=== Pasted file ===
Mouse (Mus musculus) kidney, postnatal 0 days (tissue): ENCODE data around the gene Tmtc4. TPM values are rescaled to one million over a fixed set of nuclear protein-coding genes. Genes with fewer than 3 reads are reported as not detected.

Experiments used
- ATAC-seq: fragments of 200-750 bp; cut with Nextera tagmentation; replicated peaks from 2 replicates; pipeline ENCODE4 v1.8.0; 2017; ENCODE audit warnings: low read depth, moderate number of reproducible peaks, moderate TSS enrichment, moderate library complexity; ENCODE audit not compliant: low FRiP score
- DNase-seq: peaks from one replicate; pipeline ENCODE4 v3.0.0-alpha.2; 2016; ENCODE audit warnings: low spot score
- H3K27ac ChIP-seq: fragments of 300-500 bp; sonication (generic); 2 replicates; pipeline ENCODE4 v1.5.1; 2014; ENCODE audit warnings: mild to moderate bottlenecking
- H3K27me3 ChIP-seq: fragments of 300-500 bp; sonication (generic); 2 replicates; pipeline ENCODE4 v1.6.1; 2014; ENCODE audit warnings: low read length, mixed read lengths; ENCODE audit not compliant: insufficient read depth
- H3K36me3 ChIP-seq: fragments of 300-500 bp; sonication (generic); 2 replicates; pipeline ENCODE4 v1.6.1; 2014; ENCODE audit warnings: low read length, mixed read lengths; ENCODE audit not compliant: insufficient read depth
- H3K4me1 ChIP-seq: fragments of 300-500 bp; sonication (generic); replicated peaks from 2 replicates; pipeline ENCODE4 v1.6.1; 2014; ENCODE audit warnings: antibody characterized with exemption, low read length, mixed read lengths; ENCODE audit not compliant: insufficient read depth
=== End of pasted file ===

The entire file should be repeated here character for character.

Mouse (Mus musculus) kidney, postnatal 0 days (tissue): ENCODE data around the gene Tmtc4. TPM values are rescaled to one million over a fixed set of nuclear protein-coding genes. Genes with fewer than 3 reads are reported as not detected.

Experiments used
- ATAC-seq: fragments of 200-750 bp; cut with Nextera tagmentation; replicated peaks from 2 replicates; pipeline ENCODE4 v1.8.0; 2017; ENCODE audit warnings: low read depth, moderate number of reproducible peaks, moderate TSS enrichment, moderate library complexity; ENCODE audit not compliant: low FRiP score
- DNase-seq: peaks from one replicate; pipeline ENCODE4 v3.0.0-alpha.2; 2016; ENCODE audit warnings: low spot score
- H3K27ac ChIP-seq: fragments of 300-500 bp; sonication (generic); 2 replicates; pipeline ENCODE4 v1.5.1; 2014; ENCODE audit warnings: mild to moderate bottlenecking
- H3K27me3 ChIP-seq: fragments of 300-500 bp; sonication (generic); 2 replicates; pipeline ENCODE4 v1.6.1; 2014; ENCODE audit warnings: low read length, mixed read lengths; ENCODE audit not compliant: insufficient read depth
- H3K36me3 ChIP-seq: fragments of 300-500 bp; sonication (generic); 2 replicates; pipeline ENCODE4 v1.6.1; 2014; ENCODE audit warnings: low read length, mixed read lengths; ENCODE audit not compliant: insufficient read depth
- H3K4me1 ChIP-seq: fragments of 300-500 bp; sonication (generic); replicated peaks from 2 replicates; pipeline ENCODE4 v1.6.1; 2014; ENCODE audit warnings: antibody characterized with exemption, low read length, mixed read lengths; ENCODE audit not compliant: insufficient read depth